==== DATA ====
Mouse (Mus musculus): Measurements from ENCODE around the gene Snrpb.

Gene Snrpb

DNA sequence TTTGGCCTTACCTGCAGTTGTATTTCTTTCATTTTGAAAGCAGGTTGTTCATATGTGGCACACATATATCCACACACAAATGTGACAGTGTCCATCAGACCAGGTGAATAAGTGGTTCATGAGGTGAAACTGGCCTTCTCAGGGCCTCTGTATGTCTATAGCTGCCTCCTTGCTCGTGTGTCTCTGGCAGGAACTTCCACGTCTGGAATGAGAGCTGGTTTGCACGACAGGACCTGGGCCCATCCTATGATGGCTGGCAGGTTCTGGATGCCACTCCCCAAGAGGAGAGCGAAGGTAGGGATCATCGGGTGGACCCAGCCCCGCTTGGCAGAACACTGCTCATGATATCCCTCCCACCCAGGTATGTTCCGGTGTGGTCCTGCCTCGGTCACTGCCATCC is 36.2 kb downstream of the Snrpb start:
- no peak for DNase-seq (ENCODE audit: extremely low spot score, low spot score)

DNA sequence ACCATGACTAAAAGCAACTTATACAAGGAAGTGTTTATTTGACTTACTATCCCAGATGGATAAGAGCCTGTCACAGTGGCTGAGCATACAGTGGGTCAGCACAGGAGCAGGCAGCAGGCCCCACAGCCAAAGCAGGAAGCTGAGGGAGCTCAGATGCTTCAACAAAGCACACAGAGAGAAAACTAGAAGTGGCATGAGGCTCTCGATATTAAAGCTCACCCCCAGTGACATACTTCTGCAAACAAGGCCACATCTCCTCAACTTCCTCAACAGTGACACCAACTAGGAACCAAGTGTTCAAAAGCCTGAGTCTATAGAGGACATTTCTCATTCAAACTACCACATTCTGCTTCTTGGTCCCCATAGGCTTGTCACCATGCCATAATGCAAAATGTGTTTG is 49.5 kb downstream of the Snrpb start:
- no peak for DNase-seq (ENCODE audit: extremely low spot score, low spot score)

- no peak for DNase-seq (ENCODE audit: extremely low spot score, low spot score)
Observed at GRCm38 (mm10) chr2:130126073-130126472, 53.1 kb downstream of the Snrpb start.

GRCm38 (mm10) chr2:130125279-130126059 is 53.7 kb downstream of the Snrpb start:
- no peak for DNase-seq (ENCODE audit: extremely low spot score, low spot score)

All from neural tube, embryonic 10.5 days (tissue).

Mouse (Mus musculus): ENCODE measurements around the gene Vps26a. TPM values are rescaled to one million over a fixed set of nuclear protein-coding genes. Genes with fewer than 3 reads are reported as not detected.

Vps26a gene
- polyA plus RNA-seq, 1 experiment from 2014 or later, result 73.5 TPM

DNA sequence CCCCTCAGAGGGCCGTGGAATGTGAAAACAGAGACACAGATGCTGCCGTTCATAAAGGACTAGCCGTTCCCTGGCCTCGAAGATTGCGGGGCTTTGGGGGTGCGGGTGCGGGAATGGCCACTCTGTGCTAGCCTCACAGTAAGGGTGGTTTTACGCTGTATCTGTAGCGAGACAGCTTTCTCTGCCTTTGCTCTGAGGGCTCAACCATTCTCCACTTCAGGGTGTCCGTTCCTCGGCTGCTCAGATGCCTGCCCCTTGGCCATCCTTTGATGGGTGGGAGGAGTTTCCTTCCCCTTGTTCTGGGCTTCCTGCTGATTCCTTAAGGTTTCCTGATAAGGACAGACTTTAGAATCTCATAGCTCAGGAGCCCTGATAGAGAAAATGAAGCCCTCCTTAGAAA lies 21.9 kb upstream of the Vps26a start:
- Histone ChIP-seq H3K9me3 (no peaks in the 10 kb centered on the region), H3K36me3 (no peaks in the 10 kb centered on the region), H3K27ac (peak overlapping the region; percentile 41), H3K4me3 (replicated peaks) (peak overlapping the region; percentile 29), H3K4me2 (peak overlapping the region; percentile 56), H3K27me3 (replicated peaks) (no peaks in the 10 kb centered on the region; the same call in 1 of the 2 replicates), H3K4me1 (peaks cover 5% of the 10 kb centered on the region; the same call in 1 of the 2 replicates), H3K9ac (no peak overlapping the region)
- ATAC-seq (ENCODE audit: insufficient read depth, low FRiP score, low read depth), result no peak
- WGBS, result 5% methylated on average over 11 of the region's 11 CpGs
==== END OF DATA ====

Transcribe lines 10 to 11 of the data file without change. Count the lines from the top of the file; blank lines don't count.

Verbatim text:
- no peak for DNase-seq (ENCODE audit: extremely low spot score, low spot score)

All from neural tube, embryonic 10.5 days (tissue).